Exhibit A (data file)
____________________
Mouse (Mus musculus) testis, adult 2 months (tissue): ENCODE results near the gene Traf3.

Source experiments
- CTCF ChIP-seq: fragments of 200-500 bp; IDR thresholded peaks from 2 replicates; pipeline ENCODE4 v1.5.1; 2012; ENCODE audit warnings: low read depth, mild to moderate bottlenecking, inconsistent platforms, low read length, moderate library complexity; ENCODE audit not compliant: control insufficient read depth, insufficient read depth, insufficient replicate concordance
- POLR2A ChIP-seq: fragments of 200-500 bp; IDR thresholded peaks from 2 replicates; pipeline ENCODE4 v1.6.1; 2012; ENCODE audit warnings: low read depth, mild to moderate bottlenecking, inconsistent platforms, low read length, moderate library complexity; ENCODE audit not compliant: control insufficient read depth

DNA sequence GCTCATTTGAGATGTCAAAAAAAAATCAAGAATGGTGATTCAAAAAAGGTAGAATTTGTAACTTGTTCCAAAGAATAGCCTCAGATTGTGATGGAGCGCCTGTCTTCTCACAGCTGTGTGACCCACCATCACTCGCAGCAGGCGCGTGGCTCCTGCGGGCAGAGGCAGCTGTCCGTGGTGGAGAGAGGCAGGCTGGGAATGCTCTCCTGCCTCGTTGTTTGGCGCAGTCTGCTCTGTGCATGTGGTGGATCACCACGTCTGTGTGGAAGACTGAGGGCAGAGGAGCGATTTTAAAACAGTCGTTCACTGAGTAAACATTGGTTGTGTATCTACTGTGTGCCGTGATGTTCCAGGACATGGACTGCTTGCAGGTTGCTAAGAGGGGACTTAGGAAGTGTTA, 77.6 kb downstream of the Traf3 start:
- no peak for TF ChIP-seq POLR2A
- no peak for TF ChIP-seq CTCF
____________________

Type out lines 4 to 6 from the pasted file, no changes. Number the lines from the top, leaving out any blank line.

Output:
- POLR2A ChIP-seq: fragments of 200-500 bp; IDR thresholded peaks from 2 replicates; pipeline ENCODE4 v1.6.1; 2012; ENCODE audit warnings: low read depth, mild to moderate bottlenecking, inconsistent platforms, low read length, moderate library complexity; ENCODE audit not compliant: control insufficient read depth

DNA sequence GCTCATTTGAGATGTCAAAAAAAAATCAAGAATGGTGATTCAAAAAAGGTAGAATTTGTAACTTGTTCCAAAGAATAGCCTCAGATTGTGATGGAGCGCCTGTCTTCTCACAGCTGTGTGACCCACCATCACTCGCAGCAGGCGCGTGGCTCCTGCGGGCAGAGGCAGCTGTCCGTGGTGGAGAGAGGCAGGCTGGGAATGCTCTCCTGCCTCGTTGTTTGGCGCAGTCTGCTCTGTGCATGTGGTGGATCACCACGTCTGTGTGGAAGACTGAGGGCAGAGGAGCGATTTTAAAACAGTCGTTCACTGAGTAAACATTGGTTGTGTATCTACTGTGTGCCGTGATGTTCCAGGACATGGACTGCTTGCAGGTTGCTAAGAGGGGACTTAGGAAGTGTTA, 77.6 kb downstream of the Traf3 start:
- no peak for TF ChIP-seq POLR2A